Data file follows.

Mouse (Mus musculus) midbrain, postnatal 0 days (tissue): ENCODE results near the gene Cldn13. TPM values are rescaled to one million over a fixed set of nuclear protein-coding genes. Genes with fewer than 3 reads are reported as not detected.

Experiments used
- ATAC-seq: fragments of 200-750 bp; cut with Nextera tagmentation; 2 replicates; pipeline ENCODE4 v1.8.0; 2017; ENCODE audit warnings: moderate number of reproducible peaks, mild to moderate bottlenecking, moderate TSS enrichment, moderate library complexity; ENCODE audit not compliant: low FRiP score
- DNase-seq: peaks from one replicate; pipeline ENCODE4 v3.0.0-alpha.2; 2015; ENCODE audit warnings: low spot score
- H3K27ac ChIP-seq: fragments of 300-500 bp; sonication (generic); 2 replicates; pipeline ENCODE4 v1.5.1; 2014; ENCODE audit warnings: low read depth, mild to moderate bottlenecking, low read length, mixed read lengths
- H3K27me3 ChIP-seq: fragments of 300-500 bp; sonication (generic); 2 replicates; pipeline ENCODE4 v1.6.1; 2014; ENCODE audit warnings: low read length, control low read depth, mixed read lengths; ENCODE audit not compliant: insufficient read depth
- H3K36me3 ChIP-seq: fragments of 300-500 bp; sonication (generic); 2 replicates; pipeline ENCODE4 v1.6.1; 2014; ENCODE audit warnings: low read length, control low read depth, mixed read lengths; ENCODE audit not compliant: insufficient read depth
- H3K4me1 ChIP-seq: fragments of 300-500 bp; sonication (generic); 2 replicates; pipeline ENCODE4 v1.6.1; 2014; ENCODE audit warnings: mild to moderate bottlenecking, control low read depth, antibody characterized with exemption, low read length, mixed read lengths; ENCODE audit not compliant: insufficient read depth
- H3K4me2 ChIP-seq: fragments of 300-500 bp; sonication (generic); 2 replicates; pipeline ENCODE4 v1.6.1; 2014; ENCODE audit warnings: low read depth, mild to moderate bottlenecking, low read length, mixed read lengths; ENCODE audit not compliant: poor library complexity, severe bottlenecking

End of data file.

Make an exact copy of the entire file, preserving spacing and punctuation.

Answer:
Mouse (Mus musculus) midbrain, postnatal 0 days (tissue): ENCODE results near the gene Cldn13. TPM values are rescaled to one million over a fixed set of nuclear protein-coding genes. Genes with fewer than 3 reads are reported as not detected.

Experiments used
- ATAC-seq: fragments of 200-750 bp; cut with Nextera tagmentation; 2 replicates; pipeline ENCODE4 v1.8.0; 2017; ENCODE audit warnings: moderate number of reproducible peaks, mild to moderate bottlenecking, moderate TSS enrichment, moderate library complexity; ENCODE audit not compliant: low FRiP score
- DNase-seq: peaks from one replicate; pipeline ENCODE4 v3.0.0-alpha.2; 2015; ENCODE audit warnings: low spot score
- H3K27ac ChIP-seq: fragments of 300-500 bp; sonication (generic); 2 replicates; pipeline ENCODE4 v1.5.1; 2014; ENCODE audit warnings: low read depth, mild to moderate bottlenecking, low read length, mixed read lengths
- H3K27me3 ChIP-seq: fragments of 300-500 bp; sonication (generic); 2 replicates; pipeline ENCODE4 v1.6.1; 2014; ENCODE audit warnings: low read length, control low read depth, mixed read lengths; ENCODE audit not compliant: insufficient read depth
- H3K36me3 ChIP-seq: fragments of 300-500 bp; sonication (generic); 2 replicates; pipeline ENCODE4 v1.6.1; 2014; ENCODE audit warnings: low read length, control low read depth, mixed read lengths; ENCODE audit not compliant: insufficient read depth
- H3K4me1 ChIP-seq: fragments of 300-500 bp; sonication (generic); 2 replicates; pipeline ENCODE4 v1.6.1; 2014; ENCODE audit warnings: mild to moderate bottlenecking, control low read depth, antibody characterized with exemption, low read length, mixed read lengths; ENCODE audit not compliant: insufficient read depth
- H3K4me2 ChIP-seq: fragments of 300-500 bp; sonication (generic); 2 replicates; pipeline ENCODE4 v1.6.1; 2014; ENCODE audit warnings: low read depth, mild to moderate bottlenecking, low read length, mixed read lengths; ENCODE audit not compliant: poor library complexity, severe bottlenecking